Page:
Lakes around the world are turning brown. This is both good and bad. Browning is a sign of recovery from acid rain, but it’s also a symptom of climate change and development. Discover why lakes are browning, consequences for lake health, and how you can help monitor water quality and contribute to global datasets.
Lakes are connected to their watershed
Plant matter and pollutants from the landscape flow into lakes. Since lakes are often the lowest point in the watershed, they are reliable indicators of watershed health. Landscapes that are heavily forested deliver high amounts of dissolved organic matter (DOM) from decaying leaf litter and soil. Agricultural runoff contributes excess nutrients which fuel algal growth. As landscapes change, so does water clarity and lake chemistry. Monitoring lakes can provide early warning of broader changes across the landscape.
Why are lakes browning?
Lakes turn brown due to an increase in dissolved organic matter. DOM is transported from the watershed and soil into lakes. As the land recovers from acidification, more organic material is released in the soil and flows into lakes. Browning can also occur due to climate change; increased precipitation and storms can increase DOM runoff into lakes.
Why does lake browning matter?
Browner lakes are less clear, which impacts many lake features. Light penetrates shallower in brown waters, so surface waters heat up faster in browner lakes. Reduced water clarity can depress oxygen levels and algal productivity, with implications for aquatic organisms and the lake food web.
Browning is both good and bad. It is a sign of recovery from acid rain, but it’s also a result of our activities, like development and climate change. Perceptions of browning are also mixed. Life returning to lakes and watersheds is good, but many people prefer to recreate in clear lakes. And lakes that are used for drinking water may be at risk due to changes in lake processes caused by browning. Understanding these effects can inform smart lake management.
Browning may be a signal of ecosystem recovery
Decades of industrial pollution and acid rain caused water bodies in the northeastern US to become strongly acidic. Through national policies like the 1990 Clean Air Act Amendments, industrial polluters were forced to clean up their act. Due to reduced air pollution, both rain and lakes became less acidic. As a result, lake pH increased.
Acid rain caused many lakes to become clear. This is because acidic conditions kill phytoplankton, which float in the water column and reduce clarity. As lakes and the landscape recover and become less acidic, more organisms can survive and more dissolved plant matter flows through the watershed into lakes. Organic matter is brown, which is why lake browning is associated with acid rain recovery.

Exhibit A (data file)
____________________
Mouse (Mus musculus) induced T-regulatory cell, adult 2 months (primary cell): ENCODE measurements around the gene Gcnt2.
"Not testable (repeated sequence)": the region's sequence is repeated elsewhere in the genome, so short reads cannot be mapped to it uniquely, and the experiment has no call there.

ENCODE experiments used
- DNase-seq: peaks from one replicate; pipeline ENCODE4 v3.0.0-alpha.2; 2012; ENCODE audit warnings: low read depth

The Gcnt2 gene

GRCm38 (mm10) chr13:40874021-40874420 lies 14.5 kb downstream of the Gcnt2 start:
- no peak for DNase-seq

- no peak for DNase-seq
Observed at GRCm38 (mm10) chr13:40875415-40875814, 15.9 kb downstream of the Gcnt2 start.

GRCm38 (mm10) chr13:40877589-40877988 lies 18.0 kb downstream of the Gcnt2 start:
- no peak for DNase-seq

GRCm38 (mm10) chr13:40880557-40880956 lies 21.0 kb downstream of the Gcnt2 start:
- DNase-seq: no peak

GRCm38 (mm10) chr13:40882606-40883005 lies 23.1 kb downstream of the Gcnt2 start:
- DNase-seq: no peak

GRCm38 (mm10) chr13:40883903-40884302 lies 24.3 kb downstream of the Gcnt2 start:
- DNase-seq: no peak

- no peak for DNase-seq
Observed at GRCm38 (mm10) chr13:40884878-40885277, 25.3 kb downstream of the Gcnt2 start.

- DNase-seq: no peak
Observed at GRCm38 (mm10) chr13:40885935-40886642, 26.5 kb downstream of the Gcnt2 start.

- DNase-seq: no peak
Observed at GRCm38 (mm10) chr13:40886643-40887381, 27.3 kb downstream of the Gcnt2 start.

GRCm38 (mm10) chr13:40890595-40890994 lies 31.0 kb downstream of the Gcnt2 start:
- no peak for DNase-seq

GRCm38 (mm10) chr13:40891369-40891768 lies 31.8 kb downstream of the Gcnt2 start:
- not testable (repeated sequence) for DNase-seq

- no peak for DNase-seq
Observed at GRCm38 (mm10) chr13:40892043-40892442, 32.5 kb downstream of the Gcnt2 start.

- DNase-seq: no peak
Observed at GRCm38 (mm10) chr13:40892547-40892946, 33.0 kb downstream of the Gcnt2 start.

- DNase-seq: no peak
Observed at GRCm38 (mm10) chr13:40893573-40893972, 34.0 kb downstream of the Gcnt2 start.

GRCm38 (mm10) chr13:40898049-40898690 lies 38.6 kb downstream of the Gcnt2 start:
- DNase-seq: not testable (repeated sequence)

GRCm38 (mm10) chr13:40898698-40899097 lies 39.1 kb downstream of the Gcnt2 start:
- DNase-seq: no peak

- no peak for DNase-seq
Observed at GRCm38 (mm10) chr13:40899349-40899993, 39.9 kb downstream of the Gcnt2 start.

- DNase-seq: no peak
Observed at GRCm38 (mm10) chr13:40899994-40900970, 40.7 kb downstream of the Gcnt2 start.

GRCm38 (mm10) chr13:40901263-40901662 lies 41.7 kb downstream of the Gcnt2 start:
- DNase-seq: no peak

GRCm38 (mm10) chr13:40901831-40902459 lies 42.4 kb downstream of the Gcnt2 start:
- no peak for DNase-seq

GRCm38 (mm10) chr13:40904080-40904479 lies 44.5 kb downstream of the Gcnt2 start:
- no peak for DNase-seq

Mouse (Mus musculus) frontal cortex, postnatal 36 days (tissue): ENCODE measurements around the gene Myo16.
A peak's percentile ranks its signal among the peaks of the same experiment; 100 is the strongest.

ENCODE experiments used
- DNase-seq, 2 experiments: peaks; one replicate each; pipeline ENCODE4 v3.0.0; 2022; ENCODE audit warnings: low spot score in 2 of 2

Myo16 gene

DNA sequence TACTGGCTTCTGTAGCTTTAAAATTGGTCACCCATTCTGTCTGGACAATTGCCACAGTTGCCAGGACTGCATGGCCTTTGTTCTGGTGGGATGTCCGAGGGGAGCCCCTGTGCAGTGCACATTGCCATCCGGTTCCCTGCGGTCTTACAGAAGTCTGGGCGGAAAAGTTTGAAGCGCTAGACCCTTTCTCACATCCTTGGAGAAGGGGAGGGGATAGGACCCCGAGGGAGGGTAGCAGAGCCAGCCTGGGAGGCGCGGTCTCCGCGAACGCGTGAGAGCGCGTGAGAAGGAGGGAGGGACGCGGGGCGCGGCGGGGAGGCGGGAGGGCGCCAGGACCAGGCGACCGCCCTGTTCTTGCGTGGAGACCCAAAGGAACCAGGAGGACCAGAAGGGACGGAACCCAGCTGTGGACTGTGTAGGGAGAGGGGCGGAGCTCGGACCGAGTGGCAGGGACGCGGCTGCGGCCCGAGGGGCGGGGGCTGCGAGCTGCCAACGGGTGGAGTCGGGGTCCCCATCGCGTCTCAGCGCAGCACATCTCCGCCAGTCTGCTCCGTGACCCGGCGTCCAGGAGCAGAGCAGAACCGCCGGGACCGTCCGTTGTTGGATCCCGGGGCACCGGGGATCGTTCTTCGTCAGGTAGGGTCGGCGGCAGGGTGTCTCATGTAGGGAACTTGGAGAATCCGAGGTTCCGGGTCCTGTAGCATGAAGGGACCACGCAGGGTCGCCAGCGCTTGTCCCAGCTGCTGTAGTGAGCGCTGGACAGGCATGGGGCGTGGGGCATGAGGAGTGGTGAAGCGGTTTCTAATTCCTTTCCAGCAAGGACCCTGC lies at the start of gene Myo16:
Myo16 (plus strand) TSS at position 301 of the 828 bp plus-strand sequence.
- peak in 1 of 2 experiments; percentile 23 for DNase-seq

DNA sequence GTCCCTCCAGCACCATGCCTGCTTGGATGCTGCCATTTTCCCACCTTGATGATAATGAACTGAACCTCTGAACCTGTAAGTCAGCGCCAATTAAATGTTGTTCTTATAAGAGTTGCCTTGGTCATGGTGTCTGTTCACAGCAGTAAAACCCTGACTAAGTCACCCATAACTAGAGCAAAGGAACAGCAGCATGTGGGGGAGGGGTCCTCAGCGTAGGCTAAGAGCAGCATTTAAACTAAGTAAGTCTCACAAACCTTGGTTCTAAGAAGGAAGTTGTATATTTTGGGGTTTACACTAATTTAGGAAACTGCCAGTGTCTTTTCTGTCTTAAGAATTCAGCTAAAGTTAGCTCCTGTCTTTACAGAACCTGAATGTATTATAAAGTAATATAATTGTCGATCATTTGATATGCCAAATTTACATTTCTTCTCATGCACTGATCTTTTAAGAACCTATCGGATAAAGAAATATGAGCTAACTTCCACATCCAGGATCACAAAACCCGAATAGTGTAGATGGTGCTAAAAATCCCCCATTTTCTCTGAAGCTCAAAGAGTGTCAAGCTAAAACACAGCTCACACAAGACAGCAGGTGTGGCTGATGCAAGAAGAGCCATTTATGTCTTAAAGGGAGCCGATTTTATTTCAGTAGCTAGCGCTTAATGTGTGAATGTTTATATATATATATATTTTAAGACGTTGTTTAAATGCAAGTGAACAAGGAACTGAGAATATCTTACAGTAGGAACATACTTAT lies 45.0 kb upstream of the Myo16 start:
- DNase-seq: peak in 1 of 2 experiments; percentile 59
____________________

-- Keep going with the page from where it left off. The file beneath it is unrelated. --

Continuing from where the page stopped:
You can help monitor lake health
Water clarity is an important indicator of lake health. The most common way to measure water clarity is with a Secchi disk (pictured below/above), a tool that has been used for over a century. Watch this video to learn how you can create your own Secchi disk, contribute data to lake research, and help protect lakes for future generations.
Have a question? You can contact a lake scientist:
Dr. Jonathan Stetler email@example.com // firstname.lastname@example.org
Jonathan Stetler, now a lecturer at RPI, produced this brochure while working as an NSF intern with Cary's Chris Solomon and the Cary Communications Office.
Want to learn more? Explore the resources below:
Invasive species, water clarity, and population changes are some of the challenges lake associations are facing. The Lake Resilience and Systems Thinking Resource Hub includes videos and downloads to help guide discussions about planning for a resilient lake.
Resources for lake associations and local stakeholders have been developed to help with lake management planning and inform lake residents and lake association members on steps they can take to protect lake health.
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Leach, T. H., Winslow, L. A., Hayes, N. M., & Rose, K. C. (2019). Decoupled trophic responses to long‐term recovery from acidification and associated browning in lakes. Global Change Biology, 25(5), 1779–1792. https://doi.org/10.1111/gcb.14580
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Solomon, C. T., Jones, S. E., Weidel, B. C., Buffam, I., Fork, M. L., Karlsson, J., Larsen, S., Lennon, J. T., Read, J. S., Sadro, S., & Saros, J. E. (2015). Ecosystem Consequences of Changing Inputs of Terrestrial Dissolved Organic Matter to Lakes: Current Knowledge and Future Challenges. Ecosystems, 18(3), 376–389. https://doi.org/10.1007/s10021-015-9848-y
Stetler, J. T., Knoll, L. B., Driscoll, C. T., & Rose, K. C. (2021). Lake browning generates a spatiotemporal mismatch between dissolved organic carbon and limiting nutrients. Limnology and Oceanography Letters. https://doi.org/10.1002/lol2.10194
Funding for this work was provided by the National Science Foundation (grant #1754265).